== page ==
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Isps Take Stand Against Riaa


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"They have the right to protect their songs or music or pictures," Bayou Internet and Communications owner-operator Jerry Scroggin told CNET. "But they don't have the right o tell me I have to be the one protecting it."


Bayou Internet offers Internet service to 10,000 to 12,000 subscribers in Louisiana, and if the RIAA wants Scroggin to police the company's users, then he expects payment for his effort.


When asked in the past to eliminate access to alleged file sharers, Scroggin sent the same letter to the RIAA, with no response ever returned: "I ask for their billing address," he told CNET. "Usually, I never hear back.'


And then there are the letters Scroggin receives from Hollywood that demand he act or else.


"I'm not doing anything to damage their business," Scroggin said. "But somehow this 99-cent song is my fault."




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A lot depends on the ISP really - my one is Virgin Media and unfortunately Richard Branson is all for that idea (well Virgin also has high street stores and also produce music CDs so he's worried he won't catch up with Bill Gates :lol:)

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Scroggin might start seeing black helicopters soon if he keeps that up. The RIAA made "donations" to many in the previous Government.


New Zealand, a small country in the South Pacific, has been chasing after a Free Trade Agreement with the USA for some time. Strangely enough, coincidental with progress on the much sought-after FTA, New suddenly decided Zealand decided to update its copyright laws.


During discussion about updating these laws there was a proposal which appeared out of nowhere to force ISPs to enforce the copyright laws. A large number of submissions were made to the Government against that proposal, and the Minister in charge finally declared she would not support the proposal. ISPs and other interested people breathed a sigh of relief, and thought common sense had finally won through.


Shortly after this undertaking was made, the amendments went to the Parliament to be voted into law. But wait!! At the 11 ½ th hour this same lady Minister introduced a further 'little' amendment into the batch, and it went through and became law along with the agreed amendments.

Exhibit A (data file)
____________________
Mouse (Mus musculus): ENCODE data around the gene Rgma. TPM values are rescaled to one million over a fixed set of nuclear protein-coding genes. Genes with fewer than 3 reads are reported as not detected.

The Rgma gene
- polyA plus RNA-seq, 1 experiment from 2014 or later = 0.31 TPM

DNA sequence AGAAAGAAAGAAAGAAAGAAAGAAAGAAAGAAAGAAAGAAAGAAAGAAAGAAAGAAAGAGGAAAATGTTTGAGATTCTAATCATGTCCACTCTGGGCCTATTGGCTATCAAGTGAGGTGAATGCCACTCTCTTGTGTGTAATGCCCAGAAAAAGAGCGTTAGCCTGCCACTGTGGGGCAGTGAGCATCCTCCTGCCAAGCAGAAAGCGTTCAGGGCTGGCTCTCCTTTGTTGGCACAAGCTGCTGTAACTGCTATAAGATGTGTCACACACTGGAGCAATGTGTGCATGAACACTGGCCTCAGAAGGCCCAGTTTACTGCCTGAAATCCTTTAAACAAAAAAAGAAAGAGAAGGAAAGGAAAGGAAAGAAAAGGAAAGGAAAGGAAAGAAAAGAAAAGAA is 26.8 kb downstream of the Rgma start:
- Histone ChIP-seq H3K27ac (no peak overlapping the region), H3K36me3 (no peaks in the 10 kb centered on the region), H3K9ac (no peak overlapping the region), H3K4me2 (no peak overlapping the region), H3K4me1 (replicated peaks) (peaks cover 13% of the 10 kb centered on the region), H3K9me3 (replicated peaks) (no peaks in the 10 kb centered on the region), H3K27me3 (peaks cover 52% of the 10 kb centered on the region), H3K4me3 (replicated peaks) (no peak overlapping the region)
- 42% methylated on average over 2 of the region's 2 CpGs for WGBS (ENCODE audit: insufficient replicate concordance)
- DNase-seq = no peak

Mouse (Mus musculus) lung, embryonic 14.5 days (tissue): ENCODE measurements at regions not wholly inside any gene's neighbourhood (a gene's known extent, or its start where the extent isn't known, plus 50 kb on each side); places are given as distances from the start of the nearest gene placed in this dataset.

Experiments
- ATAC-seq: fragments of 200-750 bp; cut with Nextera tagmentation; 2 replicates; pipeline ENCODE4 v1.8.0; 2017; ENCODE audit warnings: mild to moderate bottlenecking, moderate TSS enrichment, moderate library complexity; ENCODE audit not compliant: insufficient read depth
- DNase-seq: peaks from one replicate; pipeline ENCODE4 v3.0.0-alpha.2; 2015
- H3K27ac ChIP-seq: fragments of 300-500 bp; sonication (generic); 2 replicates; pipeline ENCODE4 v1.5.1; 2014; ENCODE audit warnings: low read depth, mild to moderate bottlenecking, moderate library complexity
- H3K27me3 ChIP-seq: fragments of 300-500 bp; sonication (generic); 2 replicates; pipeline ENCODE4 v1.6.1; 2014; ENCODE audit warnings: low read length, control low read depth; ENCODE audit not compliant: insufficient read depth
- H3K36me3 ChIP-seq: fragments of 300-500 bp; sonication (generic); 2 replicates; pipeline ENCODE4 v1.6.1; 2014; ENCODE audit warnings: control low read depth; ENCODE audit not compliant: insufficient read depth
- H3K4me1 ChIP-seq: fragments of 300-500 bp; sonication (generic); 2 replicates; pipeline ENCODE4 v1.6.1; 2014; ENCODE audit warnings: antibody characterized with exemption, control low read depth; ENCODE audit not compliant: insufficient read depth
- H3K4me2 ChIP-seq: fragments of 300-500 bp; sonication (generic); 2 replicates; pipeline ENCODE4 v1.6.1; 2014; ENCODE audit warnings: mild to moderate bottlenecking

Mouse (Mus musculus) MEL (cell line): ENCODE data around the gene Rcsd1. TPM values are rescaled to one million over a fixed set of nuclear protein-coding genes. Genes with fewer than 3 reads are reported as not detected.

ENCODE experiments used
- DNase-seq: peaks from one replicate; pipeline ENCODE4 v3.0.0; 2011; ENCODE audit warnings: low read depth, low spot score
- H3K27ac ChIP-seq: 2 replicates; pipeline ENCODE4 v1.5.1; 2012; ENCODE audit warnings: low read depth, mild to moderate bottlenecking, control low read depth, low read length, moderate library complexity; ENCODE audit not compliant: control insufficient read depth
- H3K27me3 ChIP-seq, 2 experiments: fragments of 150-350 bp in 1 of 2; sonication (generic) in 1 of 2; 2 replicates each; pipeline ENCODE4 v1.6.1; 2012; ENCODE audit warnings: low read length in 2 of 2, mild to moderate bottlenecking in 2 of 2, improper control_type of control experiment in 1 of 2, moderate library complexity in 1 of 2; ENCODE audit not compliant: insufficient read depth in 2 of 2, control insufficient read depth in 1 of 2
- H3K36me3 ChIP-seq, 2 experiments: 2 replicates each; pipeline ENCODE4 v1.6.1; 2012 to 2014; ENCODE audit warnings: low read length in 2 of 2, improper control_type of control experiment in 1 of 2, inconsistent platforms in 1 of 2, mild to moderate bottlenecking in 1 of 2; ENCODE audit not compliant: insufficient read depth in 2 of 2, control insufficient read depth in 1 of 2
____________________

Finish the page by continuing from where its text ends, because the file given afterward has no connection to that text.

As a result,

-it is now illegal for anyone not licenced by the copyright holder to import a film into New Zealand [includes download or physical carriage] within 9 months of the film's public release.

-ISPs are responsible for any 'infringing' material on any websites they host

-ISPs are required by law to terminate the accounts of 'repeat infringers' against this copyright law.


The sneaky little amendment can be found [here] if anyone likes reading laws.


Now it's not for me to say that passing this law to help powerful friends of the US Government was necessary to help the Free Trade Agreement, but the law was passed and by the purest coincidence huge progress has been made in the matter of trade with the USA.





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18(3)(d) give you the out for personal use. :)


I guess that importing a film 9 mos, 1 day is not a copyright infringement.


If the above is true, then there is no infringement so ISPs should not be involved for private viewing or listening of material. It looks like the ISP is responsible if the copyrighted material is posted on a NZ public web site. That's interesting because if it is on a worldwide site (like Limewire) is that a NZ web site?




I used to read environmental law and translate it from legaleze to understandable english. :rolleyes::lol:


The above is not any sort of legal definition .... I've been wrong before. ;) In the US, the preamble to the law/changes to the law are vital to understand the purpose and of what is being regulated.


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